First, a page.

The capacity of endothelial cells to participate in heterotopic skeletogenesis was further assessed in cell transplantation experiments. Total mononuclear cells from hindlimb musculature of adult Tie2-Cre;R26NG/+ mice were fractionated by FACS for the expression of GFP and CD31, and cellular subfractions were mixed with BMP2/Matrigel and tested for osteogenic activity following intramuscular injection into the mid-belly of the TA muscle of immunodeficient (SCID) mice (Fig. 2A, B). Tissue was harvested 10.5 days postinjection, when lesions are comprised of both chondrogenic and osteogenic cells. Approximately 95% of CD31+ cells were also GFP+, demonstrating highly efficient Tie2-Cre-dependent endothelial cell labeling (Supplemental Figs. S1A, C, and S2). Transplanted GFP+CD31+ cells did not contribute to heterotopic cartilage or bone, but did participate in lesional angiogenesis, as evidenced by the presence of GFP+ cells that expressed CD31, and incorporation into histologically identifiable vascular elements (Fig. 2A–C, E, I–K). ∼90% of GFP+CD31+ cells in lesions were identified as endothelium (Table 1). In contrast, the GFP+CD31−, nonendothelial, fraction consistently incorporated into chondrogenic and osteogenic lesions, with the majority of GFP+ lesional cells expressing Sox9 and Osterix, respectively (Fig. 2F–H, L–N). These data demonstrate that Tie2+ progenitor cells with osteogenic potential reside in native, uninduced muscle tissue and are not derived from the endothelium.
Prospective isolation of Tie2+ skeletogenic progenitors from skeletal muscle
We established FACS fractionation methods to enrich for the Tie2+ osteoprogenitor population, which constituted a subfraction of the GFP+CD31− cells isolated from Tie2-Cre;R26NG/+ muscle. Circulating fibrocyte-like cells, which express the pan-hematopoietic marker, CD45, and exhibit osteogenic activity following subcutaneous implantation, were observed in early inflammatory and fibroproliferative regions of FOP lesions.25 Since Tie2 is expressed by hematopoietic stem cells,38 and the majority of hematopoietic cells should be labeled in Tie2-Cre mice, we tested both CD45+ and CD45− subfractions of the GFP+CD31− population (Supplemental Figs. S1D and S2) for BMP2-dependent osteogenic activity following cell transplantation. Only the CD45− fraction appreciably participated in heterotopic skeletogenesis; GFP+CD31−CD45+ cells engrafted poorly, giving rise to occasional cells of unknown identity scattered among mesenchymal cells of the lesions (data not shown).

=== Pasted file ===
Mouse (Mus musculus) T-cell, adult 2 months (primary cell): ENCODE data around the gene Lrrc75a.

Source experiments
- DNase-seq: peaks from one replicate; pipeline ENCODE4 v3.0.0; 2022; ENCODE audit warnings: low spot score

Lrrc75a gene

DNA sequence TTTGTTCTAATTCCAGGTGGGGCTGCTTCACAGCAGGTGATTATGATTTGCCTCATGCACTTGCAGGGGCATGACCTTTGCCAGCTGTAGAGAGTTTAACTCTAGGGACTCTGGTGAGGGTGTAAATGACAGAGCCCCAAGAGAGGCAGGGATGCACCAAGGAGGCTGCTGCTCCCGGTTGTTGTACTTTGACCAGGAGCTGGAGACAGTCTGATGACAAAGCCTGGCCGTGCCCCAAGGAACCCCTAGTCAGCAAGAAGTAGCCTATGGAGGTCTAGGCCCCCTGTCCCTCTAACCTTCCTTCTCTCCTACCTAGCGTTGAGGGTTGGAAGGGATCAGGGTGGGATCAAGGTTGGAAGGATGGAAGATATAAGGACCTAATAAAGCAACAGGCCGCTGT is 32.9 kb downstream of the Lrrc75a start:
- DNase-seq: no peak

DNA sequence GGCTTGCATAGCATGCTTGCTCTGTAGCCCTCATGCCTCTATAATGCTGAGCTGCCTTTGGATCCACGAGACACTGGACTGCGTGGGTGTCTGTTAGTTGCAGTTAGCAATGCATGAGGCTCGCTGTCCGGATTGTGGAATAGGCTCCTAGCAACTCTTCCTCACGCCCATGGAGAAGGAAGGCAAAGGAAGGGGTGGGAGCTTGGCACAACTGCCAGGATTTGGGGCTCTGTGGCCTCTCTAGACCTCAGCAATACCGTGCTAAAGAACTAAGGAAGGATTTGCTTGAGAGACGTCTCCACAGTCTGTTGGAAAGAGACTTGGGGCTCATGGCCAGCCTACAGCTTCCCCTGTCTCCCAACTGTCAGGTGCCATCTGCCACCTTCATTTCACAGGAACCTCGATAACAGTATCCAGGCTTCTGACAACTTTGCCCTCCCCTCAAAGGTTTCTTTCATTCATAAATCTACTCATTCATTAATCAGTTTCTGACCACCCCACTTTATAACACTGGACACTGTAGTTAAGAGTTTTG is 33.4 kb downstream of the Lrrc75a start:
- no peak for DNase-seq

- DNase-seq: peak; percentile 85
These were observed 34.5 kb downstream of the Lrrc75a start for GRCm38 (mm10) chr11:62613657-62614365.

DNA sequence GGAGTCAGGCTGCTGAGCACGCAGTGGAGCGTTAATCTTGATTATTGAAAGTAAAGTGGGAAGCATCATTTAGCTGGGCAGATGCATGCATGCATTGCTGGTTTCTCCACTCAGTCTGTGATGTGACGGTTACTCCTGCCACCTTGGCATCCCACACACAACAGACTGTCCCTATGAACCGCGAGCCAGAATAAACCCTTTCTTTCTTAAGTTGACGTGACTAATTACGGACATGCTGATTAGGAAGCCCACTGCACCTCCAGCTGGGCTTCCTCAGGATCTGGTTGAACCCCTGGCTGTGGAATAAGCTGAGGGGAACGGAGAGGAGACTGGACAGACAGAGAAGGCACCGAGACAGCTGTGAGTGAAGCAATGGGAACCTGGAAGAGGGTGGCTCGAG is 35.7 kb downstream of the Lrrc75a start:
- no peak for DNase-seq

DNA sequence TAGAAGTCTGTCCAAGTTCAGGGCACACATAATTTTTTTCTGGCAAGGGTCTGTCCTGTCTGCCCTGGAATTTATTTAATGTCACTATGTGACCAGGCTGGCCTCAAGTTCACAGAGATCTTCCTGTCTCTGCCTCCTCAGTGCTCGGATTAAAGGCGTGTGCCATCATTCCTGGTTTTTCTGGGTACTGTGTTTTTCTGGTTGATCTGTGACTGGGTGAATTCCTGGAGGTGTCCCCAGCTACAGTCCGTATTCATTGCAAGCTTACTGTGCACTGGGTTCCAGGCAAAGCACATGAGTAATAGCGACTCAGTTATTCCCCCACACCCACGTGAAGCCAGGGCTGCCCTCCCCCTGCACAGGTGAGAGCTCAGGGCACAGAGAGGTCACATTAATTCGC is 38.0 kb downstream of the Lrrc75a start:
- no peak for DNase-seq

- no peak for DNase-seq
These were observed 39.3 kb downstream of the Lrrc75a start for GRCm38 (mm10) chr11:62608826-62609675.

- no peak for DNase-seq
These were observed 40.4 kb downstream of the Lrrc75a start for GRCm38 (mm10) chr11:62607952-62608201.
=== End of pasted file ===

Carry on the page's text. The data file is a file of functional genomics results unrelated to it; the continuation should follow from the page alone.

We enriched for the osteoprogenitor fraction based on expression of PDGFRα and Sca-1, cell surface markers commonly expressed by mesenchymal progenitors. Using either PDGFRα39 or Sca-112 expression, previous studies have prospectively isolated osteoprogenitors from skeletal muscle that were represented within heterogeneous cell populations. All four combinations of PDGFRα and Sca-1 marker expression were observed among GFP+CD31−CD45− cells, with the PDGFRα+Sca-1+ fraction representing ∼90% of all GFP+CD31−CD45− cells (Figs. 3A and 4A; Supplemental Fig. S2), and ∼0.5% of total live mononuclear cells. Approximately 99% of GFP+CD31−CD45− PDGFRα+ cells were also positive for Sca-1. Expression of the endothelial marker, von Willebrand factor, was not detected by qRT-PCR in the GFP+CD31−CD45−PDGFRα+Sca-1+ cell fraction, consistent with the lack of endothelial cell representation in this population.